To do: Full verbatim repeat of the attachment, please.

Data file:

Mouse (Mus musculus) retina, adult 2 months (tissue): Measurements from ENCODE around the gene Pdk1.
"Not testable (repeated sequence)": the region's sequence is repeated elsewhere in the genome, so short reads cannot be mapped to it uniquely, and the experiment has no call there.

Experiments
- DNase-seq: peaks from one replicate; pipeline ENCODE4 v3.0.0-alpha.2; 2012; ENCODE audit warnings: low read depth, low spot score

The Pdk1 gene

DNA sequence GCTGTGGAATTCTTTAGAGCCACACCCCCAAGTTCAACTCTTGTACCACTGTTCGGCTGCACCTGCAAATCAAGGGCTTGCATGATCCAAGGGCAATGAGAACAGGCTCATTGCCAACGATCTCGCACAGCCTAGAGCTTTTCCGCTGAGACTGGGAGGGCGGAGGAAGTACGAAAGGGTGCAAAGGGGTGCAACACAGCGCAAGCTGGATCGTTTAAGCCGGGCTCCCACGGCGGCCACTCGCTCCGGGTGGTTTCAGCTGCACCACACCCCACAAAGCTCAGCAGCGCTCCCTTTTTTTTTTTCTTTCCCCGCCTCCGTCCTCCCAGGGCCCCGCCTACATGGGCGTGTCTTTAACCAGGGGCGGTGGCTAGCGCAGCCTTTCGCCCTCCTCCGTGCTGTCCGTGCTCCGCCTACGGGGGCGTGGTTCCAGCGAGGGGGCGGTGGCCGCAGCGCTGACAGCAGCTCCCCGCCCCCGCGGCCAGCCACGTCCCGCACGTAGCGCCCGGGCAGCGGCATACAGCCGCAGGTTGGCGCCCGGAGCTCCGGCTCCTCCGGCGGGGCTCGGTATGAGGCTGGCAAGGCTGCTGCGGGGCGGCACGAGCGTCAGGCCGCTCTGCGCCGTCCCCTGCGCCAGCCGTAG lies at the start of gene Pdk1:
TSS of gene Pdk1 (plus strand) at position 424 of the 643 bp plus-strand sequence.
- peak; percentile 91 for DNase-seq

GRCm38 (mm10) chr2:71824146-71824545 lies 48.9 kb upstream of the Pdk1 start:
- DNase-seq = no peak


Mouse (Mus musculus) retina, adult 2 months (tissue): Measurements from ENCODE around the gene Pdk1.
"Not testable (repeated sequence)": the region's sequence is repeated elsewhere in the genome, so short reads cannot be mapped to it uniquely, and the experiment has no call there.

Experiments
- DNase-seq: peaks from one replicate; pipeline ENCODE4 v3.0.0-alpha.2; 2012; ENCODE audit warnings: low read depth, low spot score

The Pdk1 gene

DNA sequence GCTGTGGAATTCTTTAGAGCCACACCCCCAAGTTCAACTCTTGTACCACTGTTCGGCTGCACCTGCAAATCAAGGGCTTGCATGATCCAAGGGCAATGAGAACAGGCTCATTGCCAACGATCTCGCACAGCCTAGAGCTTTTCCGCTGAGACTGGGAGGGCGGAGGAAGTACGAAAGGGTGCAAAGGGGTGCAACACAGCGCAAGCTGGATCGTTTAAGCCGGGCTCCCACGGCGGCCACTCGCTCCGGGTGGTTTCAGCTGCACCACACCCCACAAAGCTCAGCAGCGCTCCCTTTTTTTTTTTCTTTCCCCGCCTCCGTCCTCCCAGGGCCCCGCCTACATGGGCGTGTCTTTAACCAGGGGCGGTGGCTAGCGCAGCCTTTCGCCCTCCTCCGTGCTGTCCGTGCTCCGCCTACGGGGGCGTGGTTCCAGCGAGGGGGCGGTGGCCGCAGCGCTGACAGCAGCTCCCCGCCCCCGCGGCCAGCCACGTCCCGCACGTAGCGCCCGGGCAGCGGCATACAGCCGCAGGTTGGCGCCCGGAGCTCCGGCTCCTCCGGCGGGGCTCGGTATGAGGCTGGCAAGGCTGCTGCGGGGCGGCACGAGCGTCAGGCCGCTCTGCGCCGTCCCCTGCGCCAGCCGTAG lies at the start of gene Pdk1:
TSS of gene Pdk1 (plus strand) at position 424 of the 643 bp plus-strand sequence.
- peak; percentile 91 for DNase-seq

GRCm38 (mm10) chr2:71824146-71824545 lies 48.9 kb upstream of the Pdk1 start:
- DNase-seq = no peak